3.4. The complainant said that the people he was working with confirmed what he was saying and that these people believed him, but they did not attend the meeting in question and he could not recall if he had made this point to the respondent. However, he said that SIPTU believed him because of this.
3.5. The complainant also submitted that he was dismissed without any proper reasonable procedure. In this respect, he stated that the respondent had an all foreign national workforce and there was a complete lack of documentation from it. In those circumstances, he submitted that the Tribunal should consider what the situation would be relative to a notional Irish comparator. In this context, he said that, in so far as he made inquiries with SIPTU with regard to his rate of pay and was threatened with dismissal and ultimately dismissed because of it, that this would not be done to an Irish worker. He submitted that its submission with regard to a notional Irish comparator is strengthened in the context that notice was not given and the complainant was summarily dismissed. He said that this would tally more with the complainant's version of events which were contradicted by the respondent.
3.6. The complainant also submitted that at no stage was he advised of his right to raise a grievance as is required by the Code of Practice and Grievance and Disciplinary Procedures and therefore no method was open to him to raise any issues. He submitted that special measures may be necessary in the case of a foreign national to ensure that they are advised of their basic employment law rights and that the failure to do so amounts to discrimination.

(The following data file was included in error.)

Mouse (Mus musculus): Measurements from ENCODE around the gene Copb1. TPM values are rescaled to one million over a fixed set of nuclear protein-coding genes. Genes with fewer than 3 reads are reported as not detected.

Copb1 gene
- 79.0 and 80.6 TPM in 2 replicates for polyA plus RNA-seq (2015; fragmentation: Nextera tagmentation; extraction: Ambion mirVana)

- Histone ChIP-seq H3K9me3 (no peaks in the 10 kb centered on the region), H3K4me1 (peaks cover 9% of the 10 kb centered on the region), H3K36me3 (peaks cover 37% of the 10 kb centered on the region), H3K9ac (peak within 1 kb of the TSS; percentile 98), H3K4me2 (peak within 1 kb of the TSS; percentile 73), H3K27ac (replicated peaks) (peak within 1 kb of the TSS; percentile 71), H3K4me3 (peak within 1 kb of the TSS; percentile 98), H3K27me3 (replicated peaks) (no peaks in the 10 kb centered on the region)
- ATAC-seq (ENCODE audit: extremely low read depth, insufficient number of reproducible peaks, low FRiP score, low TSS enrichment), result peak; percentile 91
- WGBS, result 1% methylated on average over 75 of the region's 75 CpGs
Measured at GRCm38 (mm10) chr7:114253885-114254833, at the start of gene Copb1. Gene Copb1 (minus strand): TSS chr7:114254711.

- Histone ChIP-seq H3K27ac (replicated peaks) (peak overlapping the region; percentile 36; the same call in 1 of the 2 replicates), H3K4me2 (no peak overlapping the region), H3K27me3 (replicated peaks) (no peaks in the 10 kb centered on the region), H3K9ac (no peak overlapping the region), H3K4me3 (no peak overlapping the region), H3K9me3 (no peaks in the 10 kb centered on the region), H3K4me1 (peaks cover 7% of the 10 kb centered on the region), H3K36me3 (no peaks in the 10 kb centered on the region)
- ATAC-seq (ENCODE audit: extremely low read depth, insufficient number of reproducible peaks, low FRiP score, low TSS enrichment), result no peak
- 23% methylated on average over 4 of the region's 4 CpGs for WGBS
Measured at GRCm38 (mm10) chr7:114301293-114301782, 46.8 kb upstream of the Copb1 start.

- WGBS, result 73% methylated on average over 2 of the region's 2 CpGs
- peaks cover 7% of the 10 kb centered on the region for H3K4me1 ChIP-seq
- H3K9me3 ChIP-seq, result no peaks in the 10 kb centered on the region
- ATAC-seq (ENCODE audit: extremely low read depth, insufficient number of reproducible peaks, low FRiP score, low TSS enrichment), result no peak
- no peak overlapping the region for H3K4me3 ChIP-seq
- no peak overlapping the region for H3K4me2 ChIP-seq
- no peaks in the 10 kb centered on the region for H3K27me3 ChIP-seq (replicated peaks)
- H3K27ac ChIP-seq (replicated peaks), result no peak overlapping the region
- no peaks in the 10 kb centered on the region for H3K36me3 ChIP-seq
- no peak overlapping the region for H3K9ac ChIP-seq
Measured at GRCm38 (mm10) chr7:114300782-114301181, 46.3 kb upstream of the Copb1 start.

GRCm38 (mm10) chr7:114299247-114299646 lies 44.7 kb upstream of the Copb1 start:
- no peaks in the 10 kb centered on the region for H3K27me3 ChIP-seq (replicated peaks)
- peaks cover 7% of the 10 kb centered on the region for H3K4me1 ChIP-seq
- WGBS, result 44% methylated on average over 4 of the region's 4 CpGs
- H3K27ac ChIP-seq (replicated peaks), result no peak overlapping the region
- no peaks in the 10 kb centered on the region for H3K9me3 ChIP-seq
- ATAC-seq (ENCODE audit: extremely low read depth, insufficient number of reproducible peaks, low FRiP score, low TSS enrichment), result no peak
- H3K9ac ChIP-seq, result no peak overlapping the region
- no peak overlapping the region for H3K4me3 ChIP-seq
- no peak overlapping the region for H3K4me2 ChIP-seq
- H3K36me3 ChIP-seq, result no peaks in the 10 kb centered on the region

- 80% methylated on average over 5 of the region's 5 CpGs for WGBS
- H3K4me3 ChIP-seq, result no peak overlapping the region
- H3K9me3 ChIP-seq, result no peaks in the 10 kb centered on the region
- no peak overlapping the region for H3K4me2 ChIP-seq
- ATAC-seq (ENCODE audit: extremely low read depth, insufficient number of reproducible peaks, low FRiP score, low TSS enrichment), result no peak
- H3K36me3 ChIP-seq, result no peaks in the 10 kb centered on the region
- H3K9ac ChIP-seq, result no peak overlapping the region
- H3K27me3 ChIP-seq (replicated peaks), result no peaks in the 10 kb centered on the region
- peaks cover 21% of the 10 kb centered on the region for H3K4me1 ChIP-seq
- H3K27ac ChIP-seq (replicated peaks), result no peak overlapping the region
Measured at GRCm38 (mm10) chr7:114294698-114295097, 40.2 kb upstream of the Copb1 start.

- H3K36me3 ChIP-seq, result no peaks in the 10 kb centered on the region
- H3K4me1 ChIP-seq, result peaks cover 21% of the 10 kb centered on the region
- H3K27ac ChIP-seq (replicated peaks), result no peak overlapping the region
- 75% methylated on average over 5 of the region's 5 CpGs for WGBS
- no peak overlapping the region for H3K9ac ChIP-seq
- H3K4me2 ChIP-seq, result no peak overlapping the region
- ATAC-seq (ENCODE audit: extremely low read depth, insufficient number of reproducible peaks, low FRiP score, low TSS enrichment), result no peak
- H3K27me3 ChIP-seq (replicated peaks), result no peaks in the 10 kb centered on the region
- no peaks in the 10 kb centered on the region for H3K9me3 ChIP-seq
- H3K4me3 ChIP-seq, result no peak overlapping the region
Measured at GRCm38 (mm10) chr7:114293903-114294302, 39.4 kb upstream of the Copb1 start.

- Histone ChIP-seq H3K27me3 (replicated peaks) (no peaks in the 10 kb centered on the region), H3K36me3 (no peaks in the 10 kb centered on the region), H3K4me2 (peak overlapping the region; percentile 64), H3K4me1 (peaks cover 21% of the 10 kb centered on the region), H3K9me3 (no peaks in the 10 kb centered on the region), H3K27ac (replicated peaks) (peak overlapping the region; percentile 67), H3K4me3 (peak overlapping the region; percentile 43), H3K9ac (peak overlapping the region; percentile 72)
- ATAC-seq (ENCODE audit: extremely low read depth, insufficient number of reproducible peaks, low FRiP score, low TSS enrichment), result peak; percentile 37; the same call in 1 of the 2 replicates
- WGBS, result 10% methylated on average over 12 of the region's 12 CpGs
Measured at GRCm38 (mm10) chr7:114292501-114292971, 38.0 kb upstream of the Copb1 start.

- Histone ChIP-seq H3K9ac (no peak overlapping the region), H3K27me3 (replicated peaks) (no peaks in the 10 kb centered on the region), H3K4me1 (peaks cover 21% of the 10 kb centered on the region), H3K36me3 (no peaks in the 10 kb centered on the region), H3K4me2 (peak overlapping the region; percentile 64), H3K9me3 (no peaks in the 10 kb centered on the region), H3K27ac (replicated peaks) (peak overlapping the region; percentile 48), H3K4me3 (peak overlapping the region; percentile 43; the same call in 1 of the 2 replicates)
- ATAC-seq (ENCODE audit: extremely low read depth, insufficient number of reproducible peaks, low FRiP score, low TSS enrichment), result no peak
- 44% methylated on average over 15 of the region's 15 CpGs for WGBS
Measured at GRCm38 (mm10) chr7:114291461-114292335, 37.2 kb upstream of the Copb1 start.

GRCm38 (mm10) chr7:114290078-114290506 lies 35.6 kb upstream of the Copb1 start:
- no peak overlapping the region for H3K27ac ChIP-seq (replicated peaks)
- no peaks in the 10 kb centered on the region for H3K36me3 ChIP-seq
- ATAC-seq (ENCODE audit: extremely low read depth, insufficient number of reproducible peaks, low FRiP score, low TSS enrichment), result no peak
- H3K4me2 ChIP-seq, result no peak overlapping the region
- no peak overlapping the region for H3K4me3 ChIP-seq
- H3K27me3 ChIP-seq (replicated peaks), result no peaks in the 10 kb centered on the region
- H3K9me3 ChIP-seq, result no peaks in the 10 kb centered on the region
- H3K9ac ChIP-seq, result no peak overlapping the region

3.7. In summary, the complainant submitted that he was effectively threatened with dismissal for contacting a trade union to make inquires with respect to his rate of pay, when it was reasonable that a foreign national would be entitled to query matters with a trade union. He said that he was ultimately dismissed because of this and that this would not be done to an Irish worker. He said that it is no coincidence in that respect that the respondent only employs foreign nationals. He also said it was too easy for an employer to "keep foreign nationals in the dark".
3.8. The complainant also made a number of other allegations which he withdrew at the hearing.
4. Summary of the Respondent's case
4.1. The respondent stated that its workforce at the time was, apart from management, almost entirely made up of foreign nationals and submitted documentary evidence in that respect. It stated that, at the time in question, Irish people were not coming to work in landscape companies, such as the respondent's. It stated it had only one Irish worker at that time and he was a senior foreman. It submitted that, where possible, it employed people with a good level of English. In the case of the complainant, it submitted that it ensured that he was working on site with his direct supervisor, Mr A, who was able to communicate with him in his own language.
4.2. The respondent submitted that the complainant approached Mr A for employment in October 2007 and that he was employed as a labourer on one of its smaller sites.